If the Syrian opposition discredits the elections as little more than a “sham” designed to “preserve” Assad ‘s “autocratic rule” as AP, AFP and other mainstream media are reporting, is that really any different from the general purpose of elections in the west which are designed to merely recirculate the same class of capitalist-liberal elites?
Given that this is what two-party and multi-party politics has come to mean, doesn’t that give the Syrian political system every much as right as its western counterparts to call itself a multi-party system minus the quotation marks?
Written 5 years before Arab “Spring” and US foreign policy thereafter: “What is really being promoted is “procedural” or “low-intensity democracy”, which serves to actually “suppress aspirations for substantive democratisation” by “focus[ing] on aspects of democracy which are congruent with capitalism (i.e. individual and contract rights) to the detriment of its participatory and social aspects.” Thus although it is correct to say that the US is “promoting democracy” of sorts, it would be more accurate to refer to these efforts as “promoting polyarchy”…The promotion of “low-intensity democracy” is aimed not only at mitigating the social and political tensions produced by elite-based and undemocratic status quos, but also at suppressing popular and mass aspirations for more thoroughgoing democratisation of social life in the twenty-first century international order.”
Source: Michael Barker, “Promoting polyarchy in Serbia,” Znet, 29 October, 2006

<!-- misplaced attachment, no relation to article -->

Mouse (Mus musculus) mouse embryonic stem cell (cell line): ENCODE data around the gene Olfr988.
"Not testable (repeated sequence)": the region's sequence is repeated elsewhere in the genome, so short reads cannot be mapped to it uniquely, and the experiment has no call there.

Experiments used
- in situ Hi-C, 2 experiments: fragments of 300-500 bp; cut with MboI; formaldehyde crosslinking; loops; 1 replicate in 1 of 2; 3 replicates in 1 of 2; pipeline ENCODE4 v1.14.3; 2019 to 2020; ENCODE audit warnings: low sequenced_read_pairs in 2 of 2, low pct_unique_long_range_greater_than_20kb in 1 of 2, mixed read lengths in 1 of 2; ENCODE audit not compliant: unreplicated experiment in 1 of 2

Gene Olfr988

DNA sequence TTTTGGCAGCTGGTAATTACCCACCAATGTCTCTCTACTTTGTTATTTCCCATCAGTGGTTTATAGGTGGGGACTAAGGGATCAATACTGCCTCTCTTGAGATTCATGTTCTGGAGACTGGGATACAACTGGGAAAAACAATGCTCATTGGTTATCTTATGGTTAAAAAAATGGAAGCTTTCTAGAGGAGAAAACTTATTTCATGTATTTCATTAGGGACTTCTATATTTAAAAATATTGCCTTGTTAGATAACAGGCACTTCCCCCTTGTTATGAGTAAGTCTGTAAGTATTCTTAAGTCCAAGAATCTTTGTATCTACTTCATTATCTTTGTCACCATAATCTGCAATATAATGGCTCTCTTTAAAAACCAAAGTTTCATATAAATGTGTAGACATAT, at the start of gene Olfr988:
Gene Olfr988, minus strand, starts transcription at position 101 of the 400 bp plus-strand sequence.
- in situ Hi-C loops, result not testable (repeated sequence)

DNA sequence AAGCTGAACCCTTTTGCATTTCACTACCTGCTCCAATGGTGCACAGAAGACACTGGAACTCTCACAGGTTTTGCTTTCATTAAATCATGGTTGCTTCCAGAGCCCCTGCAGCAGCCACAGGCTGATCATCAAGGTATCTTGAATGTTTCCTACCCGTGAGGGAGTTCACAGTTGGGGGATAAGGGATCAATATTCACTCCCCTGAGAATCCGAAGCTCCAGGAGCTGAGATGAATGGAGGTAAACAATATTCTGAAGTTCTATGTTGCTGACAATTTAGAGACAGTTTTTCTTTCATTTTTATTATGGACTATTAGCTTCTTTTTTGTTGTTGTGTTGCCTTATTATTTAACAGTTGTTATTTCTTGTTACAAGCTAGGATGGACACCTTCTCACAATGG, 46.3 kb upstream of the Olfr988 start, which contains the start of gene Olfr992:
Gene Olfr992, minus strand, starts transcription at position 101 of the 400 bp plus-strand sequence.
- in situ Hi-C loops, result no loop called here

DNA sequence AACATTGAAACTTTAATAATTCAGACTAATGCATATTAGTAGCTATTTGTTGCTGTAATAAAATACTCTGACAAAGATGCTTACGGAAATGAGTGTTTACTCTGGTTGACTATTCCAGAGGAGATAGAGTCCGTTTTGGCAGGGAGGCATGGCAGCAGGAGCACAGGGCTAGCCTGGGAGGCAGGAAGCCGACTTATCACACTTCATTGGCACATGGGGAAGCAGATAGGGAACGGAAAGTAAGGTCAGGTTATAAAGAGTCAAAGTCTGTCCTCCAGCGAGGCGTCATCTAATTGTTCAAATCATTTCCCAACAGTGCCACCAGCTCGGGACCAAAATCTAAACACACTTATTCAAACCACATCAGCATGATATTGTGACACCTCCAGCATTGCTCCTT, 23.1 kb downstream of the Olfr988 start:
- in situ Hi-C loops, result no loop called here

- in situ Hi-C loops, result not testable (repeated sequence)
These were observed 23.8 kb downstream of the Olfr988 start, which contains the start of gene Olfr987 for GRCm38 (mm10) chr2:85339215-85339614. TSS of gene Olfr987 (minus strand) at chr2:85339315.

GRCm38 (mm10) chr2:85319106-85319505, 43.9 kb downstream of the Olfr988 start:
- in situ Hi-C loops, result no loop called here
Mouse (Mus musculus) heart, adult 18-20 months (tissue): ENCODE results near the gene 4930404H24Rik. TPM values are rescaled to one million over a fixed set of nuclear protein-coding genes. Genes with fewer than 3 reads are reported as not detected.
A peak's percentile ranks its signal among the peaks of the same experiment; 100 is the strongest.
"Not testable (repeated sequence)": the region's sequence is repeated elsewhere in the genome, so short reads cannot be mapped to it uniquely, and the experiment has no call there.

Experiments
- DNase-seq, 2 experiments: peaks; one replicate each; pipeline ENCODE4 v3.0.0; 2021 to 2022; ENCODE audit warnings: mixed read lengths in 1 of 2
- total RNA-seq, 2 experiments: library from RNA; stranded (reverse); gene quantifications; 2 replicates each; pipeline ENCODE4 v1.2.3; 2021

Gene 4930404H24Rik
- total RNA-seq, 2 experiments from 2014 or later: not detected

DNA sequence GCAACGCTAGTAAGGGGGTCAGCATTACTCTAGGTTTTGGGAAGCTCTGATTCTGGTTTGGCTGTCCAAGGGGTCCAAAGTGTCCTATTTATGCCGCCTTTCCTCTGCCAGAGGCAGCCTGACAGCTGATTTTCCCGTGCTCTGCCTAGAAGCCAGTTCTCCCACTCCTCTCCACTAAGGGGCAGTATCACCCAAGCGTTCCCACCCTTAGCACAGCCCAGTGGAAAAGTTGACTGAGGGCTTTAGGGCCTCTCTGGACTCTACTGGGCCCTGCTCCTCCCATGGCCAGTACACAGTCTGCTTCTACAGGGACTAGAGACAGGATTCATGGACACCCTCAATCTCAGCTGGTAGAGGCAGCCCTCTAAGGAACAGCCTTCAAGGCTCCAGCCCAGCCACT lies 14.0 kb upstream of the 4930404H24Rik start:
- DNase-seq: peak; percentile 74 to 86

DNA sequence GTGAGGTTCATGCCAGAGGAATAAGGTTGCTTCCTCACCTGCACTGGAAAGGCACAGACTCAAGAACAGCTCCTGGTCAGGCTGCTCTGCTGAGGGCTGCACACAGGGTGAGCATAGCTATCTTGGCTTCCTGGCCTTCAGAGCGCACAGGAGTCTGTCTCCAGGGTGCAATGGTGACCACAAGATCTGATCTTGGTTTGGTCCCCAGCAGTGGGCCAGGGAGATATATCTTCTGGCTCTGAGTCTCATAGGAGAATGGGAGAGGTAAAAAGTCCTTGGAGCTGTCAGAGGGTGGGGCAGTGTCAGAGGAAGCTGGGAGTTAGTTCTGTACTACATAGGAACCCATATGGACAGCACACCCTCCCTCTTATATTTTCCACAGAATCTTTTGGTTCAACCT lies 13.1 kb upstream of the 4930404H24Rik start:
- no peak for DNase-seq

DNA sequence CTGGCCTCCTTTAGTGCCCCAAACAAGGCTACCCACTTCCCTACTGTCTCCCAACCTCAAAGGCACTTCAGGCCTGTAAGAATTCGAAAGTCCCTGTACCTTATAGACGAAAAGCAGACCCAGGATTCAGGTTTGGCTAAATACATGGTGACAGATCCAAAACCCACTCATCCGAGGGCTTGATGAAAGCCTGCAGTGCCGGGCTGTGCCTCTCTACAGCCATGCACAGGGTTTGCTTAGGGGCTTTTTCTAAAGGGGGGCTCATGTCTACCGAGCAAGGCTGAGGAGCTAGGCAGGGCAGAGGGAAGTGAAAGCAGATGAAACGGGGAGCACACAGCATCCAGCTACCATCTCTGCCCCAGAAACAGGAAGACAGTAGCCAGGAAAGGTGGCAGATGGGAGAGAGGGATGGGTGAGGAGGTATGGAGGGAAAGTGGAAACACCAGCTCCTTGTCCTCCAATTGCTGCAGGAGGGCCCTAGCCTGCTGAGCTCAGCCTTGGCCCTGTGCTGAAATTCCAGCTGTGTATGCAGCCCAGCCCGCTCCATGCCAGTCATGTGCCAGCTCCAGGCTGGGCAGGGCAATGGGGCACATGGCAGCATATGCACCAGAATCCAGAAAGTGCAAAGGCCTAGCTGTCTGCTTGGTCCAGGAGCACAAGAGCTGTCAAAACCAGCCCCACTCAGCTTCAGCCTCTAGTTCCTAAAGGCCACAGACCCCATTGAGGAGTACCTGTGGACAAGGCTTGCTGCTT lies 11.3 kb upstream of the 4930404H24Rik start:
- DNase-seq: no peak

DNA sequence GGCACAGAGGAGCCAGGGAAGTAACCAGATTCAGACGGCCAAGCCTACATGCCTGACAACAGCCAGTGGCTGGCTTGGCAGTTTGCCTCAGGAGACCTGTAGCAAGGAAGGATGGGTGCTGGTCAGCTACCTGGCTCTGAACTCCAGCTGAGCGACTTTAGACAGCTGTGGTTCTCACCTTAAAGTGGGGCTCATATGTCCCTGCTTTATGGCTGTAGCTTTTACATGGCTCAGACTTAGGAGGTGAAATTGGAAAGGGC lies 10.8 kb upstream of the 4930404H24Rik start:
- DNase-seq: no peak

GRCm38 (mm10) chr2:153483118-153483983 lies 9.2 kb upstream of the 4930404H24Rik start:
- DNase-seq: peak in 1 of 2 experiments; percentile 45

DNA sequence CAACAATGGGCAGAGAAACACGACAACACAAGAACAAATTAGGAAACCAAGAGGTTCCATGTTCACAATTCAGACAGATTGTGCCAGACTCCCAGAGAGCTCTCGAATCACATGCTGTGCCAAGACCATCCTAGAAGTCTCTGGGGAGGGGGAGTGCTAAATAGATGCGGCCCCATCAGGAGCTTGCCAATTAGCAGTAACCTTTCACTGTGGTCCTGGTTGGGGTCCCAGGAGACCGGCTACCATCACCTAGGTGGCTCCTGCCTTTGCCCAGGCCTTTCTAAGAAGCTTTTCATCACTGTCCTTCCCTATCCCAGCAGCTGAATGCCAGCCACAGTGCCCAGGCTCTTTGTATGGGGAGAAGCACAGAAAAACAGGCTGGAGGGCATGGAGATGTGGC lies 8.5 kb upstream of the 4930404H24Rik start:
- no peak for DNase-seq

”Myth 4. Capitalism means freedom True freedom is only achieved under capitalism with the help of the so-called “market self-regulation.” The goal is to create something similar to a religion of capitalism, where everything is taken as is, and deny people the right to participate in making macroeconomic decisions. Indeed, the freedom in decision-making is the ultimate freedom, but it is only enjoyed by a narrow circle of powerful individuals, not the people, and not even the government agencies. … Myth 5. Capitalism means democracy Democracy can only exist under capitalism. This myth, which smoothly follows from the previous one, was created in order to prevent the discussion of other models of social order. It is argued that they are all dictatorships. Capitalism is assigned such concepts as freedom and democracy, while their meaning is distorted. In fact, society is divided into classes and the rich, being ultra-minority, dominate over all others. This capitalist “democracy” is nothing but a disguised dictatorship, and “democratic reforms” are processes opposite to progress. As the previous myth, this one also serves as an excuse to criticize and attack non-capitalist countries. Myth 6. Election is a synonym of democracy Election is synonymous with democracy. The goal is to denigrate or demonize other systems and prevent a discussion of political and electoral systems where leaders are determined through non-bourgeois elections, for example, on the virtue of age, experience, or popularity of candidates. In fact, it is the capitalist system that manipulates and bribes, where a vote is a conditional term, and election is only a formal act. The mere fact that the elections are always won by representatives of the bourgeois minority makes them unrepresentative. The myth that bourgeois elections guarantee presence of democracy is one of the most entrenched, and even some left-wing parties and forces believe it.”